The presidential statement also expressed hope Valles’ appointment would herald “a more open dialogue and cooperation with the government, especially in working for the poor and the marginalized.”
Reciprocally, the CBCP under Valles has taken a notably softer tone towards the government. His four statements, including on Catholic church scandals, two deadly typhoons and a national new year prayer for hope, have all spared Duterte of any criticism.
That represents a significant turn. On November 5, when the previous CBCP leadership organized a “Heal our Land Sunday” at the historic EDSA area of the capital to condemn drug-related killings nationwide, Valles described the deaths as “terrible.”
But instead of merely condemning the extra-judicial killings, Valles urged the public to “inspire the police to adhere to the rule of law,” noting the country did not realize the enormity of the drug problem until Duterte became president.
Valles had already helped to smooth over the tough-talking president’s rough edges. On the campaign trail, Duterte alienated many when he referred to Pope Francis as a “son of a whore” for causing heavy traffic during his visit to Manila in January 2015.
Duterte later approached Valles and asked him to send a letter of apology to the Pope, who eventually forgave the Filipino leader known for his habitual swearing. The president has also tried (but failed) to heed Valles’ advise to temper his cursing, promising to donate 1,000 pesos to charity for every expletive he hurls.
Valles also officiated the baptism of Duterte’s grandson in Davao City in March 2017, an event attended by the First Family and their closest friends. Valles is also connected to Malacanang through Cabinet Secretary Leoncio Evasco, a former priest and mayor of Valles’ hometown of Maribojoc in Bohol province who ran Duterte’s successful presidential campaign.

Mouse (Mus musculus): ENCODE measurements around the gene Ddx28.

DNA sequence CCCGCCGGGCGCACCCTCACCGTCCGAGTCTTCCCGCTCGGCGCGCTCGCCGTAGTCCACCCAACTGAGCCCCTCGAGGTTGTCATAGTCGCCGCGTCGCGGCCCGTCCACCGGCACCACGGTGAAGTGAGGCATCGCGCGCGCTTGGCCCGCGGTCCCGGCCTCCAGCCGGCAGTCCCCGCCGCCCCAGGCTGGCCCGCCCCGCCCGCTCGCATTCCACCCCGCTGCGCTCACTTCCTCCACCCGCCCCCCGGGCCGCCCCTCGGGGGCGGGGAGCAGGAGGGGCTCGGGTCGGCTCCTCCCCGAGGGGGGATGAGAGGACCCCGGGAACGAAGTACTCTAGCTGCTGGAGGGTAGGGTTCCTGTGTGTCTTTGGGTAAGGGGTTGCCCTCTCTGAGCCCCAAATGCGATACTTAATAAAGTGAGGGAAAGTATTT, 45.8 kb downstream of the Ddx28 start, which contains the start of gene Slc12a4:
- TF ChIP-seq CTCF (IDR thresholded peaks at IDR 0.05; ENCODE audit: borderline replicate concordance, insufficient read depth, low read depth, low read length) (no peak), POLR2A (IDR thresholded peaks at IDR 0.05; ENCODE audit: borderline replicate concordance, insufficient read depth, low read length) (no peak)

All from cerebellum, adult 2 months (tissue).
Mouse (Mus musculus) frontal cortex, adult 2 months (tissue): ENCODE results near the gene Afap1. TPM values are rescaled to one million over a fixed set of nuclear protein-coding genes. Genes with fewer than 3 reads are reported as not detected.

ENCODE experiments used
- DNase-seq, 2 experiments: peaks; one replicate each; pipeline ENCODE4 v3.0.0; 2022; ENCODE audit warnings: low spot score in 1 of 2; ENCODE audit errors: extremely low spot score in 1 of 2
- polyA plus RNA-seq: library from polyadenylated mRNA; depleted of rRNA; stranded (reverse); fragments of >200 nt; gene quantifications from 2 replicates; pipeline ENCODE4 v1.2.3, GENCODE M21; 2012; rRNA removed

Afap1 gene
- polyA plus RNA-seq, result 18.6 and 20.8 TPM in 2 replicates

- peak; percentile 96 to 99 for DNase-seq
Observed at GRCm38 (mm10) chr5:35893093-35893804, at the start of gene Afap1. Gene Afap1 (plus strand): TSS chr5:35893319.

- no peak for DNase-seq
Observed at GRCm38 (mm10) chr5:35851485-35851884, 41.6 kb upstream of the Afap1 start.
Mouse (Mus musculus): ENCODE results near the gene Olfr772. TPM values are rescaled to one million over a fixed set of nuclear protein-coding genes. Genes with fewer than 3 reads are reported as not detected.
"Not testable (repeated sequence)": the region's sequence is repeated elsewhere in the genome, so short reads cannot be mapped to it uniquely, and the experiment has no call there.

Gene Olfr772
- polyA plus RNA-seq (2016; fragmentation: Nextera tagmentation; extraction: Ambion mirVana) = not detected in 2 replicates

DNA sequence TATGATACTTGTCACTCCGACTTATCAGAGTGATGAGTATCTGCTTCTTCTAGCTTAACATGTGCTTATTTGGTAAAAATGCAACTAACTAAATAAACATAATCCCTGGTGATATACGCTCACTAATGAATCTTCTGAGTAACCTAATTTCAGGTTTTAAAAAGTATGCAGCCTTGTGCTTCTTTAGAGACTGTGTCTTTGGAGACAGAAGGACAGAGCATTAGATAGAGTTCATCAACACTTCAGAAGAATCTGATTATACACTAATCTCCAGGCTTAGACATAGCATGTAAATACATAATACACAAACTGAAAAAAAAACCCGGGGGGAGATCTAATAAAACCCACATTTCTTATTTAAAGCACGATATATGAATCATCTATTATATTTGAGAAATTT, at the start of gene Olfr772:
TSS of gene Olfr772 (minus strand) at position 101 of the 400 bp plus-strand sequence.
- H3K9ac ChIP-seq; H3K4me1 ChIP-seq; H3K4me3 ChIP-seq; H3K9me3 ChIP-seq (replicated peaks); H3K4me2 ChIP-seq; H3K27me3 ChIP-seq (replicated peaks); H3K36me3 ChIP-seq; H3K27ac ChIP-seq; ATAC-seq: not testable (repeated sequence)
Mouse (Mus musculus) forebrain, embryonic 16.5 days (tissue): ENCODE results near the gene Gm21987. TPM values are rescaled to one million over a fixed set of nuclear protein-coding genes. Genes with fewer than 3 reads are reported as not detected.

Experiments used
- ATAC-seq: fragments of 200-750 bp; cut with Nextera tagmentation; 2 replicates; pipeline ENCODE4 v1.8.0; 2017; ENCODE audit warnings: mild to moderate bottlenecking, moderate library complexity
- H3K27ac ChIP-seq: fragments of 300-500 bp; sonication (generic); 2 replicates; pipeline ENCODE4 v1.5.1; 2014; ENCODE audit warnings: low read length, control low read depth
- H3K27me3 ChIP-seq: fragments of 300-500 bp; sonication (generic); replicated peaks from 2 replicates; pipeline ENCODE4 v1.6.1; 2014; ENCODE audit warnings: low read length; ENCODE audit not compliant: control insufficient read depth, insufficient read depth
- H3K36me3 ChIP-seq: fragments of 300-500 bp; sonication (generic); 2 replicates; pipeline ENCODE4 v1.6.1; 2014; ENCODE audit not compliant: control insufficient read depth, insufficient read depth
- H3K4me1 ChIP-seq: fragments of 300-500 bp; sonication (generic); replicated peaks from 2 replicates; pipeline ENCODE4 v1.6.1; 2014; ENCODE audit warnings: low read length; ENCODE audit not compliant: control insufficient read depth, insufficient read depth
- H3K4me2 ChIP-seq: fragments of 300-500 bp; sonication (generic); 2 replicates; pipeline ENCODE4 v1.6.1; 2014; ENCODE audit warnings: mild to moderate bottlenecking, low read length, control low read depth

If CBCP tradition is followed, Valles could serve for four years, or until November 30, 2021, since incumbent officials are usually reelected for a second and last two-year term.
Duterte will remain in elected office, barring any major political convulsions or street actions, for one six-year term until mid-2022. It seems increasingly unlikely under Valles that past church-supported street rallies against Duterte will be given CBCP support.
Indeed, with Duterte and Valles’ open cordiality, CBCP leaders such as Father Jerome Secillano, executive secretary of the CBCP public affairs committee, are optimistic for better communication and relations between church and state.
However, Secillano is quick to add that the CBCP, which makes decisions collectively through a Permanent Council, will remain critical of the government on other issues including birth control, human rights and restoration of the death penalty. (Upon reimposing the death penalty, Duterte questioned the existence of God.)
Catholic Church criticism will likely extend to same-sex marriage, which Duterte expressed his support for in mid-December in an about-face that could become a point of heated contention if he follows through with enacting legislation.
“I said I am for (same) sex marriage if that is the trend of the modern times,” Duterte said at a meeting of the lesbian, gay, bisexual and transgender community in Davao. “If that will add to your happiness, I am for it.”
Duterte had previously said he was opposed to gay unions because he felt marriage should only be between a man and a woman.